The use of horizontal wells and multistage fracturing that is currently common in unconventional reservoirs first became popular during the early 2000s. Since then, the effectiveness and efficiency of horizontal wells has continued to be recognized. Because of the large number of these horizontal wells, significant opportunities for refracturing exist. Restimulation of these wells can allow the operator to increase production, as well as recoverable reserves, generally more economically than by installing new laterals or by infill drilling. An important challenge in refracturing these wells is to understand the rock system in which the well and the hydraulic fracture system are placed.

The major hurdle for net returns on any restimulation is effective candidate selection. This process involves not only choosing the right well, but also choosing the best zones within that well. Often, either a well (or zone) has not produced adequately or has been prolific and is in decline. However, there is no model that can predict production as accurately from unconventional reservoirs as from conventional ones. There are, however, measurable parameters that, when analyzed together, can indicate the relative potential of one zone to another. Therefore, to perform this analysis, any available data on the reservoir should be gathered. Then, well diagnostics are run to fill in the inevitable gaps in these data.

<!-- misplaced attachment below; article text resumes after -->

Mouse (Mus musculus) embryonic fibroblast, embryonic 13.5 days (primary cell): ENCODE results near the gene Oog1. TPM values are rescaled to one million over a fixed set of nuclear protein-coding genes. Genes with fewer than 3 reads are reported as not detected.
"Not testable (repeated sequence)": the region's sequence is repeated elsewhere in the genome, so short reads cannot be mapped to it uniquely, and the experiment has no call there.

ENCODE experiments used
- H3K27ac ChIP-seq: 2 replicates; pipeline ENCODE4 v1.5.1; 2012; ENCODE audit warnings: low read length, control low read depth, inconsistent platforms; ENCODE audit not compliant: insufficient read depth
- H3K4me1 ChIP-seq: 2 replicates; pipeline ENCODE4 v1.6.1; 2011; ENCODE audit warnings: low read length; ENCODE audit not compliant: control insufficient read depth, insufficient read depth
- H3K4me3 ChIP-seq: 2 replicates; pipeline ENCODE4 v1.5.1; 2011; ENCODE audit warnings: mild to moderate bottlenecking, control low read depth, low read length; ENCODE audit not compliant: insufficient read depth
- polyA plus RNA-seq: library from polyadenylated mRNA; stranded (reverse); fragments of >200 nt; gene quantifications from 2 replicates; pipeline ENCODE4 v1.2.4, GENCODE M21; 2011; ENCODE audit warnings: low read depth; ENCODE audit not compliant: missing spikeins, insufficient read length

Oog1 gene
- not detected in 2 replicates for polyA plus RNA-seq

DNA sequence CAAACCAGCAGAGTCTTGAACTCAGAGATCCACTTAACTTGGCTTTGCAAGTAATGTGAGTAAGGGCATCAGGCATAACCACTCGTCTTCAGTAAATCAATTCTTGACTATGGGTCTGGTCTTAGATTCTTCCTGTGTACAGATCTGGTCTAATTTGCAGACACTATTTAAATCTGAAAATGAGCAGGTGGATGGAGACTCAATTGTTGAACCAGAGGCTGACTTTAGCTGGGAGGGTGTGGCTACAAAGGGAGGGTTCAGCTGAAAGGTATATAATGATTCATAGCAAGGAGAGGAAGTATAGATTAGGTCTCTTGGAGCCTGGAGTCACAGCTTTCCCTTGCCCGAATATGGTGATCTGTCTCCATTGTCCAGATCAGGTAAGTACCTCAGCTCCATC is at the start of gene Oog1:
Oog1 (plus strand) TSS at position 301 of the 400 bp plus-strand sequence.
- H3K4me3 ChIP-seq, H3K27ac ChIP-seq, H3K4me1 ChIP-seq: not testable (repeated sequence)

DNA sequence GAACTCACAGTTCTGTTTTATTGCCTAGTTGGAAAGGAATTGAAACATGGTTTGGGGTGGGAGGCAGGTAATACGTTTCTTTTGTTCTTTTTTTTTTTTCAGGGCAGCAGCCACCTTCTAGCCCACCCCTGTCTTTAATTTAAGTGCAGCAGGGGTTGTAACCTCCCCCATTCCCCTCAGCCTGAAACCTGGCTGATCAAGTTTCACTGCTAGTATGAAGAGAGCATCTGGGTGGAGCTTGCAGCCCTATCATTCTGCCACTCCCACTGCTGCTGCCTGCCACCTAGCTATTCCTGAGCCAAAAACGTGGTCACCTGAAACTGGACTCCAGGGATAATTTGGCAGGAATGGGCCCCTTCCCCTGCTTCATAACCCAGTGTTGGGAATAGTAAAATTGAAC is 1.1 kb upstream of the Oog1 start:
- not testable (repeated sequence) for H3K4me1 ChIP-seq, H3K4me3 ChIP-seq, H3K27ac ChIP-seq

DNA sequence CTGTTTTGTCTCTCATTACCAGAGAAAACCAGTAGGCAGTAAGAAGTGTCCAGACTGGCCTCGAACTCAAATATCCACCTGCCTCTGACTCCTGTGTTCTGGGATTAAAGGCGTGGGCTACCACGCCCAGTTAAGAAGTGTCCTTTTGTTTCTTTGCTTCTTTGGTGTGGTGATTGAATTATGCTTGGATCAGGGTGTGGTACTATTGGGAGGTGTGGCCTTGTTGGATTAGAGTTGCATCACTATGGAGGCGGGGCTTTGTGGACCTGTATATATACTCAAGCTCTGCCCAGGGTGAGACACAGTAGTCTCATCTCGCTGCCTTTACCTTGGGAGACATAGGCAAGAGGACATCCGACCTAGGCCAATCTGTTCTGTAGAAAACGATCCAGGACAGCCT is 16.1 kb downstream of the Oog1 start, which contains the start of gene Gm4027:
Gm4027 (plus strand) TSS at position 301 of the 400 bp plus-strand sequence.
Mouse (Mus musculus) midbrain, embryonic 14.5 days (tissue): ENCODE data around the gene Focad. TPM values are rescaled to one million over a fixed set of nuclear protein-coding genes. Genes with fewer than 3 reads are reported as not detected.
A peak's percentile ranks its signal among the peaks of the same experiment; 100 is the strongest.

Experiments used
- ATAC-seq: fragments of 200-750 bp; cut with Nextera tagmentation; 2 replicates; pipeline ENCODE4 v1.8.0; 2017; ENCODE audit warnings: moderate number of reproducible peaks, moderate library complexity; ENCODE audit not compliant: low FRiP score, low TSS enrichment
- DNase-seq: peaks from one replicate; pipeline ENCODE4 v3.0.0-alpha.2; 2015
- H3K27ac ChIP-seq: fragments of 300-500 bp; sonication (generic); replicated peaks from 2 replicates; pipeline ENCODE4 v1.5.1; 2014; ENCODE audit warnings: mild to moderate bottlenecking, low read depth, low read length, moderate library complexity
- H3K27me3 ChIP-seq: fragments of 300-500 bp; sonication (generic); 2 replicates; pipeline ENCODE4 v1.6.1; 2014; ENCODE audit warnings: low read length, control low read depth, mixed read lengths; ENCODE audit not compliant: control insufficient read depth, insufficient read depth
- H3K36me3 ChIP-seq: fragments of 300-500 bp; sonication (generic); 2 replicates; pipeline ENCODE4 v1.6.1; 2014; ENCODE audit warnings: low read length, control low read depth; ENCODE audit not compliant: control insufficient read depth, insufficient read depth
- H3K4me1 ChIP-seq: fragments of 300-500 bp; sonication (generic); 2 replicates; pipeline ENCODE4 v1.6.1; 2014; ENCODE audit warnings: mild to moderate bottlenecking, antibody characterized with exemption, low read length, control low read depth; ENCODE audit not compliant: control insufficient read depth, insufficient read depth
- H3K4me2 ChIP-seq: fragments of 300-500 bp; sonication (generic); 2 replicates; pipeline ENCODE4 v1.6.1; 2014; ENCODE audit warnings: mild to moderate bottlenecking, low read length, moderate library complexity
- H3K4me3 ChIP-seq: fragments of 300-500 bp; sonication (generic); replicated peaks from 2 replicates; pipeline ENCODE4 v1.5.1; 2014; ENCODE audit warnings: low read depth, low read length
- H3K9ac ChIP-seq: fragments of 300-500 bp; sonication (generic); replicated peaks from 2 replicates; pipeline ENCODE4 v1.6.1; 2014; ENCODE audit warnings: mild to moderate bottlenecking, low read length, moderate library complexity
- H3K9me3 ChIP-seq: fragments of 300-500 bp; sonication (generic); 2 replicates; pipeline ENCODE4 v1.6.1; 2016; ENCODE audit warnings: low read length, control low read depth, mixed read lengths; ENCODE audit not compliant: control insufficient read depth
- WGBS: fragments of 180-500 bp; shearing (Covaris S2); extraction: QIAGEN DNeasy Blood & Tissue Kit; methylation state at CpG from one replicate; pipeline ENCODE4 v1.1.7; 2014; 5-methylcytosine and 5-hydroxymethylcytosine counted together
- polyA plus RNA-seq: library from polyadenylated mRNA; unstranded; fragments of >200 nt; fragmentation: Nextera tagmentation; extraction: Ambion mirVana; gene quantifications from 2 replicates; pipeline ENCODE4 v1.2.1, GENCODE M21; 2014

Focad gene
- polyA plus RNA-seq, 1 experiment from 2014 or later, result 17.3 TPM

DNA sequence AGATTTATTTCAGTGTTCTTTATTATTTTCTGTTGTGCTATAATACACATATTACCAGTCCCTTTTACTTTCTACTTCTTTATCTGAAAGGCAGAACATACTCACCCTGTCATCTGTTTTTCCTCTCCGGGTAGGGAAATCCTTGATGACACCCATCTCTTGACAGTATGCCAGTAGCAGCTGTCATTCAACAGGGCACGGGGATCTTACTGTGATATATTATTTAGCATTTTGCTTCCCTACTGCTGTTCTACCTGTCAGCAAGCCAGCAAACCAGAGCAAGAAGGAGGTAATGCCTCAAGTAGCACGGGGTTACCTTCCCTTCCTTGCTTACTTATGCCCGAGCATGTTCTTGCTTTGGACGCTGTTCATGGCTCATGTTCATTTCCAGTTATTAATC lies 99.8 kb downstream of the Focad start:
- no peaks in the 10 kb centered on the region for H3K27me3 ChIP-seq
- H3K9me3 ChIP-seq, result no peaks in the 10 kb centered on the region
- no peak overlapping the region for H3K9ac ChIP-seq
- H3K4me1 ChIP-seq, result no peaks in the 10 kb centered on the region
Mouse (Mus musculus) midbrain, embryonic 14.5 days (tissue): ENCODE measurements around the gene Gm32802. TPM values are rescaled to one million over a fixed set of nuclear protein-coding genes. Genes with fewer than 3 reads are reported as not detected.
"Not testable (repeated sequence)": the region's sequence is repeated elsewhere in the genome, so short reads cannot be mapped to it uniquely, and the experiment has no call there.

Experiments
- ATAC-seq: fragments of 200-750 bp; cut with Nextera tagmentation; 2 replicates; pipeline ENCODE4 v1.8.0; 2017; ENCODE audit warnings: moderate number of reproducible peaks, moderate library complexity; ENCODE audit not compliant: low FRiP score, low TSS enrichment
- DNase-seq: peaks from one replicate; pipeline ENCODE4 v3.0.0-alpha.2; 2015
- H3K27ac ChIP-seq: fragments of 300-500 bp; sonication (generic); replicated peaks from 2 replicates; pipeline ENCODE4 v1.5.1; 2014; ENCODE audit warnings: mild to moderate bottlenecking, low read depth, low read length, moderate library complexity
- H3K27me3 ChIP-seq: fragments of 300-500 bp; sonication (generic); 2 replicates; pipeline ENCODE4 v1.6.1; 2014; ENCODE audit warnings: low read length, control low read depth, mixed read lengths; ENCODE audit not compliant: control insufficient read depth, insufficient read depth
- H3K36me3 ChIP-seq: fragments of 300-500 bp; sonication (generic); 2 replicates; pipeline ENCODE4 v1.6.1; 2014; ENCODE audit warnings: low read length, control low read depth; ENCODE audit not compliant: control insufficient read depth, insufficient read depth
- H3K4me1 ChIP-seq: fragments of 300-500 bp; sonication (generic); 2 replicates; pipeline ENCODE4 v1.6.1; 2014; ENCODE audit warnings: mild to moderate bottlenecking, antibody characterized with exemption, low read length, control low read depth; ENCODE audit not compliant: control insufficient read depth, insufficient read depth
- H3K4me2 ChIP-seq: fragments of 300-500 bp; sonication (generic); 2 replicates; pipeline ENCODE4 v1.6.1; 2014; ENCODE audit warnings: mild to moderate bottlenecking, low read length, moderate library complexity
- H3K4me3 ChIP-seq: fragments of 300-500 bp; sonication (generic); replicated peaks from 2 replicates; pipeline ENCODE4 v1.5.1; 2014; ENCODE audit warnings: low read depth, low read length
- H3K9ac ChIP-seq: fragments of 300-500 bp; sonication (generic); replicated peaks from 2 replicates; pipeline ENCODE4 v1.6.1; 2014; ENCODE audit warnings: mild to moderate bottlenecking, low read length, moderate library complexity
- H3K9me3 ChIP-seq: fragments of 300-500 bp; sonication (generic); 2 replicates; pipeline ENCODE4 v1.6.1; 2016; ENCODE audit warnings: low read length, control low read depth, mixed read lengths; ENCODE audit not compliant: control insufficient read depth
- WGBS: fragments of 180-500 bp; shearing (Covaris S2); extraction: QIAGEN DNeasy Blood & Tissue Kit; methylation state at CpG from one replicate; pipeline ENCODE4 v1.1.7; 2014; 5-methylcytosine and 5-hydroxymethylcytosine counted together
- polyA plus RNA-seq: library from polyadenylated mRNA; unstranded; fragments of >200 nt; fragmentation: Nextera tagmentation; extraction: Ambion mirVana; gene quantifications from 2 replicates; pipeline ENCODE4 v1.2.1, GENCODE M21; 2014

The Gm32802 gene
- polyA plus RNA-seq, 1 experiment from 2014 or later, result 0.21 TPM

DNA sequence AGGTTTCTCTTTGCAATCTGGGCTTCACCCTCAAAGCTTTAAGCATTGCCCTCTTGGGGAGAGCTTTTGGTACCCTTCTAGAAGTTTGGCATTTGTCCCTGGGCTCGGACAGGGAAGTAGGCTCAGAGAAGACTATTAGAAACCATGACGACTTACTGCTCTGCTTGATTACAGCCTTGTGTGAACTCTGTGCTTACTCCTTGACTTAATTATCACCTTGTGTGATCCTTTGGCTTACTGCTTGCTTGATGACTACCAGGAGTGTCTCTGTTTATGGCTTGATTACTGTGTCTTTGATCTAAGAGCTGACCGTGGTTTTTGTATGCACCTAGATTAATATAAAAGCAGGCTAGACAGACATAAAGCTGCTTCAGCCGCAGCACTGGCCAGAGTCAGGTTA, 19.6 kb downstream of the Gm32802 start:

This paper discusses using a novel combination of cased-hole logging tools to gather these data. Using this combination to log the well after the first hydraulic fracturing treatment, the optimum restimulation candidate(s) can be determined. Then, whether to use existing perforation locations or to perforate new areas to cover non-stimulated rock can be decided; thus, optimizing the refracturing process. This selectivity of both candidates and zones during the refracture design can save time, costs, and resources, increasing the economic efficiency of the operation.

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